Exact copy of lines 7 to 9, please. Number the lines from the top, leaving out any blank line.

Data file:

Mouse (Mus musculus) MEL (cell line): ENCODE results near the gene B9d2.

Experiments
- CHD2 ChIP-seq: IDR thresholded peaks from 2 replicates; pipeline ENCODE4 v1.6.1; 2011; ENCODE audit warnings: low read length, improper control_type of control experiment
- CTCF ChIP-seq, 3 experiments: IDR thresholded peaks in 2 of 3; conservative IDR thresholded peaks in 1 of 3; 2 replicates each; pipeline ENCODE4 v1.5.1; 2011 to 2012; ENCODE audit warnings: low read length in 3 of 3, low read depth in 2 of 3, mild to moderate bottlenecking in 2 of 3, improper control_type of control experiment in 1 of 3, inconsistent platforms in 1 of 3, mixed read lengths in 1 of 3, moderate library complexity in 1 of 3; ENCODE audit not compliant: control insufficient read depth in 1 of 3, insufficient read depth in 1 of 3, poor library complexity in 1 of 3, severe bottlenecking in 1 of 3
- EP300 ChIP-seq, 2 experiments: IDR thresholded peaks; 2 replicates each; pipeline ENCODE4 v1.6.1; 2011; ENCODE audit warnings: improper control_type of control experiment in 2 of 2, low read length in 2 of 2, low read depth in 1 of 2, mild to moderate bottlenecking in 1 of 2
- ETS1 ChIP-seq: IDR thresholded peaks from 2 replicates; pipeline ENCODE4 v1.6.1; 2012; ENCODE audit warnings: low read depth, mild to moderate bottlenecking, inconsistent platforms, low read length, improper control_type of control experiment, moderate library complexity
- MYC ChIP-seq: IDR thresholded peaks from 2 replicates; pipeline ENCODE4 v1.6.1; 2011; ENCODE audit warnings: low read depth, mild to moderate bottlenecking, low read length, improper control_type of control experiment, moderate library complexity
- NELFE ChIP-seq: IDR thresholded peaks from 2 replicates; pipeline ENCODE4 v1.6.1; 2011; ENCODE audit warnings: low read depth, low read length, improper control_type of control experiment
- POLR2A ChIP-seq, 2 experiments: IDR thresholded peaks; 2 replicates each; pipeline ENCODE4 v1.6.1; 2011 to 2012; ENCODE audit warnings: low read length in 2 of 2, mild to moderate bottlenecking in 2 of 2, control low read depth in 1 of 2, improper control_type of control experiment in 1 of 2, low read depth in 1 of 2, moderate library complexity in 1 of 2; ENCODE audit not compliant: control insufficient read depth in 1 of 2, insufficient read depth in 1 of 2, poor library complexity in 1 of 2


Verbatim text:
- MYC ChIP-seq: IDR thresholded peaks from 2 replicates; pipeline ENCODE4 v1.6.1; 2011; ENCODE audit warnings: low read depth, mild to moderate bottlenecking, low read length, improper control_type of control experiment, moderate library complexity
- NELFE ChIP-seq: IDR thresholded peaks from 2 replicates; pipeline ENCODE4 v1.6.1; 2011; ENCODE audit warnings: low read depth, low read length, improper control_type of control experiment
- POLR2A ChIP-seq, 2 experiments: IDR thresholded peaks; 2 replicates each; pipeline ENCODE4 v1.6.1; 2011 to 2012; ENCODE audit warnings: low read length in 2 of 2, mild to moderate bottlenecking in 2 of 2, control low read depth in 1 of 2, improper control_type of control experiment in 1 of 2, low read depth in 1 of 2, moderate library complexity in 1 of 2; ENCODE audit not compliant: control insufficient read depth in 1 of 2, insufficient read depth in 1 of 2, poor library complexity in 1 of 2